1. The Signs of Kafranbel
The Syrian town of Kafranbel was the public face of the Syrian revolution in the first years of the movement: a marginal municipality where Syrians would hold up crude signs made by local residents that delivered a tightly-focused discourse centred on a rejection of exclusion, extremism and armed resistance, and championing the sufferings of the people. There is much to say about the Kafranbel phenomenon and the intelligence with which it managed to give expression to developments on the ground and broadcast them to the world, but what concerns us here are the values it embodied: turning citizens into creative agents without altering their status as members of the popular majority.
The Kafranbel project was based on the principle of active and regular (weekly) participation in the non-violent popular movement, and it established real and practical links with the revolutionary movement proper. The signs demonstrated engagement by ordinary citizens; their value and impact lay in the simplicity of their design and execution, their lack of professionalism, and their focus, instead, on delivering intelligent, satirical messages, which gave expression to the sentiments of many Syrians and could be said to represent them. This shift, which shattered stereotypes of the artist as a member of the social and intellectual elite, refashioning their image as an ordinary citizen who used art as a tool to give expression to popular sentiments, was the product of an historical moment in which the Syrian people were focused on the need to bring down the regime. But it was also fuelled by the ability to take a different approach to the idea of the artist: no longer did membership of this supposed minority require membership of the arts world.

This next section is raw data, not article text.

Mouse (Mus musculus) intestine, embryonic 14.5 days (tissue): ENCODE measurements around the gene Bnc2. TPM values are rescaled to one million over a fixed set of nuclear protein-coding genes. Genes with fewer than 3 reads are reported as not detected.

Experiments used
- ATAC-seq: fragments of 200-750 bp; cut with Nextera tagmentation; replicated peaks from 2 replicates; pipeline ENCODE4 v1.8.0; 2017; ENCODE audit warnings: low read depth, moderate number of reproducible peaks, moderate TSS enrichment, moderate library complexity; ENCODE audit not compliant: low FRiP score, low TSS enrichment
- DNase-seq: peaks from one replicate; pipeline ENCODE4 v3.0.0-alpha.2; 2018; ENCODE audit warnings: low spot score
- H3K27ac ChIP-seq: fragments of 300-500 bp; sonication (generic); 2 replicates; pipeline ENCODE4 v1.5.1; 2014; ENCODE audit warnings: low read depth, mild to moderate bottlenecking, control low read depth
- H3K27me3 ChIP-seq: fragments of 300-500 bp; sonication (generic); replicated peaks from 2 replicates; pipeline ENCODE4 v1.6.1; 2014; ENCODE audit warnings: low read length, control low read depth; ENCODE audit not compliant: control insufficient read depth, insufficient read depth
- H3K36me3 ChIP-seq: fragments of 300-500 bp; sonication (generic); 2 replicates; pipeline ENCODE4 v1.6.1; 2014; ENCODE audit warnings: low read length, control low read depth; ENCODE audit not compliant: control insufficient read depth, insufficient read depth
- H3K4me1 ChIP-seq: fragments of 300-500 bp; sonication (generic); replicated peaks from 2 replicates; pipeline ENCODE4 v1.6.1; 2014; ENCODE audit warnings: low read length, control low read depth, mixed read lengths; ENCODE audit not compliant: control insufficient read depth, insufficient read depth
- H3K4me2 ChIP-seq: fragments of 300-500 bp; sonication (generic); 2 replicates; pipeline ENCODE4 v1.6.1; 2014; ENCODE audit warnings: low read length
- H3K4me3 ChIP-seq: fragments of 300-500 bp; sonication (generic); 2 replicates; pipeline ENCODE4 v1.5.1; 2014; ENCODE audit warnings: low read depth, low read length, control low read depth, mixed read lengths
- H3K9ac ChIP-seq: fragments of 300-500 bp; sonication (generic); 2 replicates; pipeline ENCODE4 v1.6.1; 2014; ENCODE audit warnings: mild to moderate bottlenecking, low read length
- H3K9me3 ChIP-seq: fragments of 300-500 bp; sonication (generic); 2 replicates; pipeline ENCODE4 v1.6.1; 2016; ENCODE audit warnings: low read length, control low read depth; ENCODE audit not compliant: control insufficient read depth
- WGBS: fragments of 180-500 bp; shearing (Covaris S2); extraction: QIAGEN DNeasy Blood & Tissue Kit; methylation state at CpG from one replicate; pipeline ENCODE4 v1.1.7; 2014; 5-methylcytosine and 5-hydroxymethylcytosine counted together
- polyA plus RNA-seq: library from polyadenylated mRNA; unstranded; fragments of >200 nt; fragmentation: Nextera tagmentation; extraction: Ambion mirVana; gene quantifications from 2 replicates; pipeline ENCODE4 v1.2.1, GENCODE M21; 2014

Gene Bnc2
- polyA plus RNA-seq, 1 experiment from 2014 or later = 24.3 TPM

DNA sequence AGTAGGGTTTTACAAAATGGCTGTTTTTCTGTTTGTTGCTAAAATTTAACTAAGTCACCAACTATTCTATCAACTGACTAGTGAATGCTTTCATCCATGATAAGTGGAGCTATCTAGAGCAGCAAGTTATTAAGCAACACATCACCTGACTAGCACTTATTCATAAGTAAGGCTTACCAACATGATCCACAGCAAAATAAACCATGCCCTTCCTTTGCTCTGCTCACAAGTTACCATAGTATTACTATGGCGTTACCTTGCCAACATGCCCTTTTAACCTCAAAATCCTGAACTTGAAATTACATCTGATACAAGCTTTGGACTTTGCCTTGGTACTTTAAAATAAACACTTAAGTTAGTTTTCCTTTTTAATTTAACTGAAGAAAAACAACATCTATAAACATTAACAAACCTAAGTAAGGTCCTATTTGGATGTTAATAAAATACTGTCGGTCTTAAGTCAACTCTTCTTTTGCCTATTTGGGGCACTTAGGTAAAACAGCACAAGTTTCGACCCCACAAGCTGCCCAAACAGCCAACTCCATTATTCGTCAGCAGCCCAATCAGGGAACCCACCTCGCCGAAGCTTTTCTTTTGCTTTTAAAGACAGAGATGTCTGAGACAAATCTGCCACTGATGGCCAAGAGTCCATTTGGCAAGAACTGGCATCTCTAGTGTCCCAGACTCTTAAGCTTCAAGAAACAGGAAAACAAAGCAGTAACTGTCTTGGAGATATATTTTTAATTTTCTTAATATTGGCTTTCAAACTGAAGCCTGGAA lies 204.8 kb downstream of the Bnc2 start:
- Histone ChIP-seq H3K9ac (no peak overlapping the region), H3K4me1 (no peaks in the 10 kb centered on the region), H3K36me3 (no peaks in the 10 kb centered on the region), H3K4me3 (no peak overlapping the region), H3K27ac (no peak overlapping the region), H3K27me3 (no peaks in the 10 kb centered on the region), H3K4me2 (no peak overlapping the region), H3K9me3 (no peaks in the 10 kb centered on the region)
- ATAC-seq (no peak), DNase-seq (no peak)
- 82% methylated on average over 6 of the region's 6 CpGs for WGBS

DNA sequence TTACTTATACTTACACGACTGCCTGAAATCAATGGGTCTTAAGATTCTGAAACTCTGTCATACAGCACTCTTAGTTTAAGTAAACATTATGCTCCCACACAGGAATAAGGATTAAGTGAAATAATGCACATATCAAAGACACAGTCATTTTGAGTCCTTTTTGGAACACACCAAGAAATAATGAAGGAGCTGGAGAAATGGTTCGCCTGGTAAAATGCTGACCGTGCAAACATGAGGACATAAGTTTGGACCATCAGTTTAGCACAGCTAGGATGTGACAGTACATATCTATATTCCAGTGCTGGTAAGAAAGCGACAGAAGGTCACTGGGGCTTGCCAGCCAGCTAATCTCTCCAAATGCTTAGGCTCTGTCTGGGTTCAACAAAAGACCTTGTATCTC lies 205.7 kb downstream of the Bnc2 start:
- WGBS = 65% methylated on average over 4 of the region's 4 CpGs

The legitimacy of this ‘revolutionary’ art was derived from its association with the revolution. It was, in other words, a tool of popular resistance which, read in different ways, could be used by political movements both internally and abroad, and had relevance during times of open warfare, and during the crises faced by Syrians and non-Syrians alike.
The two men behind the project were: Raed Fares, the revolution’s media officer for Kafanbel, and Ahmed Jalal, a dental technician who closed his laboratory at the start of the revolution and began to draw satirical cartoons on scraps of card for demonstrators. Their standing within the movement never went beyond that of founding members, though any two men in their position could have easily gone on to positions of leadership had they wished. At the same time, the importance of what they did cannot be downplayed: initiating an action that saw dominant ideas about an ‘elite’ replaced by a sense of general inclusivity, which stated that we, as artists, are not cut off from our society, and that, as Syrians, we are not isolated from the outside world: we are impacted by all political powers and the decisions they take.
These signs do not make the claim that they are purely democratic expressions which take into account the views of all of Kafranbel’s residents, rather they are a form of democratic practice which derive their legitimacy from residents and Syrian society as a whole, and they link revolutionary values and the activism of art with a practice that legitimised and promoted the use of signs in public spaces.
2. Art is a Midan
The Art is a Midan (Art is a public square) project began in April 2011 as an independent artistic and cultural initiative promoting the reclamation of public space in Egypt using culture and the arts. It first gained momentum at a festival held once a month in various squares around the country: Abdeen Square in Cairo, and others in Alexandria, Assiut, Minya and Suez. By October that same year it had spread to fourteen governorates and cities throughout Egypt, with an expansive social and political message, and by 2014, when it finally closed, the festival was one of the longest-running cultural platforms in Egypt.